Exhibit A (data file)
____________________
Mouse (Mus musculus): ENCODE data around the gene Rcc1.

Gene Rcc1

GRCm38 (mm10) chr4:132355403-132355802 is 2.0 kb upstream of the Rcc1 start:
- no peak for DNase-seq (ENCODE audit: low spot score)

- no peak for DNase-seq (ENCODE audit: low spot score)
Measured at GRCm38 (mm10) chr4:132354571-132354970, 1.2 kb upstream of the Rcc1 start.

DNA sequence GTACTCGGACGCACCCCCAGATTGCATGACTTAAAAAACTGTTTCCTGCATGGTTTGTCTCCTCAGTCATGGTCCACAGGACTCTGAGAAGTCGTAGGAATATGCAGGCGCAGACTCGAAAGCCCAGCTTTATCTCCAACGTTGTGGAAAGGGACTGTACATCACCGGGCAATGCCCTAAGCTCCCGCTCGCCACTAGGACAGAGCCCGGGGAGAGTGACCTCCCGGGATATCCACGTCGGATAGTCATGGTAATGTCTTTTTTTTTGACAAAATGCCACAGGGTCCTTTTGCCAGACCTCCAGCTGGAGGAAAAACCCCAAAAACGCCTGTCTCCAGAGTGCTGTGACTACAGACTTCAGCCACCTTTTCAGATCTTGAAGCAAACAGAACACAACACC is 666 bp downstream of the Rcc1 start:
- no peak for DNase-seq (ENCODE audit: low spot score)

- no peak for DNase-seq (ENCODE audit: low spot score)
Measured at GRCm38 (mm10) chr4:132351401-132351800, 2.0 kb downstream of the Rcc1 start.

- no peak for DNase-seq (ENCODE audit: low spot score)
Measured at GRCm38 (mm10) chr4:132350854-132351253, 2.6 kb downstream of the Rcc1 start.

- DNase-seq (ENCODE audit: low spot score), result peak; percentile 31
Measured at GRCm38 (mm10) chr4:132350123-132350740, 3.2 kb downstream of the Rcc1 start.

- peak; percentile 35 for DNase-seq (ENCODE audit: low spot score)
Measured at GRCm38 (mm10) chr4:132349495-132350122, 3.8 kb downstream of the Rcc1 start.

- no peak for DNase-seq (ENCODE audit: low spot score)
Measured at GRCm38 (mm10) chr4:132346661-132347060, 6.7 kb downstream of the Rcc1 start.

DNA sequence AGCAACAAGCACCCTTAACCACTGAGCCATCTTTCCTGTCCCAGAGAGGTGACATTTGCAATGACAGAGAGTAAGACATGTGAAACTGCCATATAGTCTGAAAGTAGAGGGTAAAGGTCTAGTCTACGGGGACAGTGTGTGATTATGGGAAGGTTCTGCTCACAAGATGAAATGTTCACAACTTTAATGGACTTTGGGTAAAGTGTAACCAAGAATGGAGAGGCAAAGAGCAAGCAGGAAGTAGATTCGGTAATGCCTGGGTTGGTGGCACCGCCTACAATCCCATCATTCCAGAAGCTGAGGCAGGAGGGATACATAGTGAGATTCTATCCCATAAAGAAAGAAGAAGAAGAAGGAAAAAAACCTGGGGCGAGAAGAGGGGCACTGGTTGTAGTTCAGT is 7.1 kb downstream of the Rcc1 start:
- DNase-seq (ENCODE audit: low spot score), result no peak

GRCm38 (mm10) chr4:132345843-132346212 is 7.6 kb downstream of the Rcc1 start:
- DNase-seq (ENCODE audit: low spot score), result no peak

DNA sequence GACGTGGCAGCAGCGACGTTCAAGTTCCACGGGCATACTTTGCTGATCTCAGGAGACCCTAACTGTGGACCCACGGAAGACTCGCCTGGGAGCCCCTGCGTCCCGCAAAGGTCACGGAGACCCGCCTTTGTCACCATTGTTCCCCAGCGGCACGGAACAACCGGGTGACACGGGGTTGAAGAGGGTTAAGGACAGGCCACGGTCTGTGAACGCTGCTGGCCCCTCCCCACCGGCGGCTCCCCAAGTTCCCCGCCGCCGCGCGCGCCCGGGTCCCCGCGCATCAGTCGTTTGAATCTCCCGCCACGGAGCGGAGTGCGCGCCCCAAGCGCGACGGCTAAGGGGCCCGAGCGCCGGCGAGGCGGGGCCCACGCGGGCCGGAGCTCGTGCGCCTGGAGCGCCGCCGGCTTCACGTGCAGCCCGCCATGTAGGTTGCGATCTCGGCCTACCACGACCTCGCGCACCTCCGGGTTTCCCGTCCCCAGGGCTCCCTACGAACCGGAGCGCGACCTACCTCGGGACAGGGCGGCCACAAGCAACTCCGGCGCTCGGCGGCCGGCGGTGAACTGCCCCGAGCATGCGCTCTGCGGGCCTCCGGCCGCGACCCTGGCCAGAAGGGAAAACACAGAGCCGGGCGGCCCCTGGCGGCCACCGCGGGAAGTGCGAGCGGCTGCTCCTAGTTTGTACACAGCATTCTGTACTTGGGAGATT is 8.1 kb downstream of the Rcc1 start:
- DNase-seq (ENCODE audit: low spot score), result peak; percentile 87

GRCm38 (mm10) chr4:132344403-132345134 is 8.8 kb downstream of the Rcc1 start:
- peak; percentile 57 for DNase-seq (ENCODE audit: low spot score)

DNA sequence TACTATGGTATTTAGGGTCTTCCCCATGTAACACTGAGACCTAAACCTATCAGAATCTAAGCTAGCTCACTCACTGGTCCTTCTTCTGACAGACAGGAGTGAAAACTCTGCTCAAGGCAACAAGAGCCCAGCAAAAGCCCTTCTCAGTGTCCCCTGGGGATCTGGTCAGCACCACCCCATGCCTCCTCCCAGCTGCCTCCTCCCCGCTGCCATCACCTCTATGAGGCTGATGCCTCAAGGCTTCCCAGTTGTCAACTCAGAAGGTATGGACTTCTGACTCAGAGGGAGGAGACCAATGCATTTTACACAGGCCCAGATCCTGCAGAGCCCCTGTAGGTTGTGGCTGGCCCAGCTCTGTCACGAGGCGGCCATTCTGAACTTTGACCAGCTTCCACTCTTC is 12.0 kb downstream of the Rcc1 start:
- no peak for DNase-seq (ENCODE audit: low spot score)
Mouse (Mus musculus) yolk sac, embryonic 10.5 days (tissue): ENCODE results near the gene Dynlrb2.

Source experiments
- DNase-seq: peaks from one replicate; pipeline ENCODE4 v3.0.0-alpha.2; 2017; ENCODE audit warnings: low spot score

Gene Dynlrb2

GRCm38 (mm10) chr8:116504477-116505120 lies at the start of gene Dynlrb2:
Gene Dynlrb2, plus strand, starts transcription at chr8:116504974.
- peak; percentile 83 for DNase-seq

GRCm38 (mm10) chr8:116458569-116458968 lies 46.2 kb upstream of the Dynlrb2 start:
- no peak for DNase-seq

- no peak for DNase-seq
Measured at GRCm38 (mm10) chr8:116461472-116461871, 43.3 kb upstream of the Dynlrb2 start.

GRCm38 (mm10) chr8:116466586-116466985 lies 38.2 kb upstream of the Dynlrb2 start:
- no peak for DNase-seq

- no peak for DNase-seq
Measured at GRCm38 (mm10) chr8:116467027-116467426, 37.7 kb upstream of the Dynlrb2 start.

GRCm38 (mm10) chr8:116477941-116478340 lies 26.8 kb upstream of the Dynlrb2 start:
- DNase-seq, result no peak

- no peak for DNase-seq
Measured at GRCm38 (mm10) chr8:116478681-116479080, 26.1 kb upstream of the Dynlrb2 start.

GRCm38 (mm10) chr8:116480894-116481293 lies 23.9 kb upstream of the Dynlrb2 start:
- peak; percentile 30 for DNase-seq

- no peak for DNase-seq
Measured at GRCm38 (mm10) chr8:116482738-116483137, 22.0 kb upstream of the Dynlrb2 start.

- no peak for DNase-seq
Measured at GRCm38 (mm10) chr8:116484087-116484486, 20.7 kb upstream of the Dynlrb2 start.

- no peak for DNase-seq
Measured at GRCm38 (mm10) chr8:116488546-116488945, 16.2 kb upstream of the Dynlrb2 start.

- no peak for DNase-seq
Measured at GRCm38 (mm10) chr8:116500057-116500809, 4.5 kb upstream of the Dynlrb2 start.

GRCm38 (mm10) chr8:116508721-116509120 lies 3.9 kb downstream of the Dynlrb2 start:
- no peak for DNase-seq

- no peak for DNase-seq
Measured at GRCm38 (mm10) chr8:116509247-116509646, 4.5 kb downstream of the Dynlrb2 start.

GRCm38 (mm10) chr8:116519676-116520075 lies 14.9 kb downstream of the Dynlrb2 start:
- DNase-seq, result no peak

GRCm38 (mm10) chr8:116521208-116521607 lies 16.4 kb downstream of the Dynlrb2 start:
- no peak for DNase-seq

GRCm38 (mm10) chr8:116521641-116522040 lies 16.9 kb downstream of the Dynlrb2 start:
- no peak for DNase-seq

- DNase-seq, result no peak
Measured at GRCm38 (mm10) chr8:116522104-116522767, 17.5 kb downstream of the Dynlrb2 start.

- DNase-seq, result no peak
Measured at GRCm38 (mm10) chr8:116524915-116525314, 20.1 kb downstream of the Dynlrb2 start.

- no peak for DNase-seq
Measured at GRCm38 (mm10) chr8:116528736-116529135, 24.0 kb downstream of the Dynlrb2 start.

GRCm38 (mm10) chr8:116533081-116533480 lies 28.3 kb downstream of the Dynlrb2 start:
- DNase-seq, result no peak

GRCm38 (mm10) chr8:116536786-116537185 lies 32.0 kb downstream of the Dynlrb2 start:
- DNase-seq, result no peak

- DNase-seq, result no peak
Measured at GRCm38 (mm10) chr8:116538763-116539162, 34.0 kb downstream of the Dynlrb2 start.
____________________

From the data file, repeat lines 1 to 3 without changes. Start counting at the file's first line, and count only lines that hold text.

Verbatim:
Mouse (Mus musculus): ENCODE data around the gene Rcc1.

Gene Rcc1

GRCm38 (mm10) chr4:132355403-132355802 is 2.0 kb upstream of the Rcc1 start: